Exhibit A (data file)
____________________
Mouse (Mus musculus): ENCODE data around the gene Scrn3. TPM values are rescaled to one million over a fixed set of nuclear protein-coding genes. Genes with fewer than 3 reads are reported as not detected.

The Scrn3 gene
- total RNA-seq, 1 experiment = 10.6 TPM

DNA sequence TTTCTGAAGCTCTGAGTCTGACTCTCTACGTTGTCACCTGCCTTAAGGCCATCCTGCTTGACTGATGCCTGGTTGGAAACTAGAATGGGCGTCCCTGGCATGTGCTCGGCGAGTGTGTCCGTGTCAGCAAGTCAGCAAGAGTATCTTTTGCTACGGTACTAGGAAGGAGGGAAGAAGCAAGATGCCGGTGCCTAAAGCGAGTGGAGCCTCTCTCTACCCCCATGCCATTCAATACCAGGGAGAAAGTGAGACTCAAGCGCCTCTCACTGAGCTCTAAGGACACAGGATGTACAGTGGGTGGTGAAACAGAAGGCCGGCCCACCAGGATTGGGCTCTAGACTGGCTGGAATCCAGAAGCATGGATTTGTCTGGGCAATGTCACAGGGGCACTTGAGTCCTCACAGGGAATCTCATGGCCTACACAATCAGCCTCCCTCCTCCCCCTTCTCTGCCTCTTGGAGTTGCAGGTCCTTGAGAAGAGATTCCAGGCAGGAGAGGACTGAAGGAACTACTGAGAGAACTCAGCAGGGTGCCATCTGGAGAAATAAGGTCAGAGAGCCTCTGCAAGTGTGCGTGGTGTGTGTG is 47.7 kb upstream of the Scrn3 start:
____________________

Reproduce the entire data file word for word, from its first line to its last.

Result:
Mouse (Mus musculus): ENCODE data around the gene Scrn3. TPM values are rescaled to one million over a fixed set of nuclear protein-coding genes. Genes with fewer than 3 reads are reported as not detected.

The Scrn3 gene
- total RNA-seq, 1 experiment = 10.6 TPM

DNA sequence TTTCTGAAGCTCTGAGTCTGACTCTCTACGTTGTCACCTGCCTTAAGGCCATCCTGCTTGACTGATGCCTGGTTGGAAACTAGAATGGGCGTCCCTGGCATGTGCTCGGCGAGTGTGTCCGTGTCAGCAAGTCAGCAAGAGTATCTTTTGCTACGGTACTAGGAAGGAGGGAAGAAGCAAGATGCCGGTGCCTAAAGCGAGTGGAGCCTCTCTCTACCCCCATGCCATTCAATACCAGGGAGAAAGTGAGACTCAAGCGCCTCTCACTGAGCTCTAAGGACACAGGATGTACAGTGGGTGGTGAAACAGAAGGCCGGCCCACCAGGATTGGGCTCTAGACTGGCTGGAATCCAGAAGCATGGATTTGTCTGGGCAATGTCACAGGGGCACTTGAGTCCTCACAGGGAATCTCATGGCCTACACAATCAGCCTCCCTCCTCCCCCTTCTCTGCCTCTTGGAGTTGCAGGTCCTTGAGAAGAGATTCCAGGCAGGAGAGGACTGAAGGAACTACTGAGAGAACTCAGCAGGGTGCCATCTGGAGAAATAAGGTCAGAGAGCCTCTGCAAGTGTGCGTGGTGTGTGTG is 47.7 kb upstream of the Scrn3 start: